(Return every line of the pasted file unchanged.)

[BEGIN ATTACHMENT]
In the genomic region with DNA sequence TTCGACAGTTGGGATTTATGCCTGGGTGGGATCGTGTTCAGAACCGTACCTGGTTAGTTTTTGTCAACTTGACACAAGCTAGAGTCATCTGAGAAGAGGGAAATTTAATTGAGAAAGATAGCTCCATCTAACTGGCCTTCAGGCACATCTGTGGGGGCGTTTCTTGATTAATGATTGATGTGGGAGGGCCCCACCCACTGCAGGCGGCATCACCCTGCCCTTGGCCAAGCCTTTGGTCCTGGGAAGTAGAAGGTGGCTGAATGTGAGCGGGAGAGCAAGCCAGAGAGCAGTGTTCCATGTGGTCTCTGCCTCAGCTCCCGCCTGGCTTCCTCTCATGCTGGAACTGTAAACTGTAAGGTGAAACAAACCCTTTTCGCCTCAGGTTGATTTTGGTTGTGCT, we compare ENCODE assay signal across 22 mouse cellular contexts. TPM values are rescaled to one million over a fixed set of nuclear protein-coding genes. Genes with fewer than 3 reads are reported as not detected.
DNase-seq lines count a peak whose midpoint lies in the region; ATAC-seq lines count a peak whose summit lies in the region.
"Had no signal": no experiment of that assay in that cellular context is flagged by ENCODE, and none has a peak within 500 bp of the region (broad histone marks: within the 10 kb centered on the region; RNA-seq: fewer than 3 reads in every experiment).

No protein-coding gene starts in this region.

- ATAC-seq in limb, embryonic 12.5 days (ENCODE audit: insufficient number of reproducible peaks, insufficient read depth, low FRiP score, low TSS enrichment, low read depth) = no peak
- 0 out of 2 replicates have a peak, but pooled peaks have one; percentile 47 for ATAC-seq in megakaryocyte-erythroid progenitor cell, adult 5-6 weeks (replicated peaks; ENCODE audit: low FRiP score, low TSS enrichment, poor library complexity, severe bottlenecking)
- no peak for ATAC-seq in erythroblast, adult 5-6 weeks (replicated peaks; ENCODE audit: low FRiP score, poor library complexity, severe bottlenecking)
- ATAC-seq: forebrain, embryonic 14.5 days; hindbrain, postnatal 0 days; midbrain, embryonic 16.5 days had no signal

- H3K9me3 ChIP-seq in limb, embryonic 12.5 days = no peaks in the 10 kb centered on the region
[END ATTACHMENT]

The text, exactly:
In the genomic region with DNA sequence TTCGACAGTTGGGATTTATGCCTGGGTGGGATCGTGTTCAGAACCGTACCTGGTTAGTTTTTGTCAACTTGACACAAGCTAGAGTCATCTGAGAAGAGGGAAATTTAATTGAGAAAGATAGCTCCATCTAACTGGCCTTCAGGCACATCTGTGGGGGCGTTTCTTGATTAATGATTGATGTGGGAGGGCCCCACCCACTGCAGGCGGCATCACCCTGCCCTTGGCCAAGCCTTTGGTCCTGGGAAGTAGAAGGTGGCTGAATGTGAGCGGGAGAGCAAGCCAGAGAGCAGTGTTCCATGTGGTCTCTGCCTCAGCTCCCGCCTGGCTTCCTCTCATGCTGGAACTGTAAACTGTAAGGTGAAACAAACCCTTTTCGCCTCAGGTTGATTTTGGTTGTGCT, we compare ENCODE assay signal across 22 mouse cellular contexts. TPM values are rescaled to one million over a fixed set of nuclear protein-coding genes. Genes with fewer than 3 reads are reported as not detected.
DNase-seq lines count a peak whose midpoint lies in the region; ATAC-seq lines count a peak whose summit lies in the region.
"Had no signal": no experiment of that assay in that cellular context is flagged by ENCODE, and none has a peak within 500 bp of the region (broad histone marks: within the 10 kb centered on the region; RNA-seq: fewer than 3 reads in every experiment).

No protein-coding gene starts in this region.

- ATAC-seq in limb, embryonic 12.5 days (ENCODE audit: insufficient number of reproducible peaks, insufficient read depth, low FRiP score, low TSS enrichment, low read depth) = no peak
- 0 out of 2 replicates have a peak, but pooled peaks have one; percentile 47 for ATAC-seq in megakaryocyte-erythroid progenitor cell, adult 5-6 weeks (replicated peaks; ENCODE audit: low FRiP score, low TSS enrichment, poor library complexity, severe bottlenecking)
- no peak for ATAC-seq in erythroblast, adult 5-6 weeks (replicated peaks; ENCODE audit: low FRiP score, poor library complexity, severe bottlenecking)
- ATAC-seq: forebrain, embryonic 14.5 days; hindbrain, postnatal 0 days; midbrain, embryonic 16.5 days had no signal

- H3K9me3 ChIP-seq in limb, embryonic 12.5 days = no peaks in the 10 kb centered on the region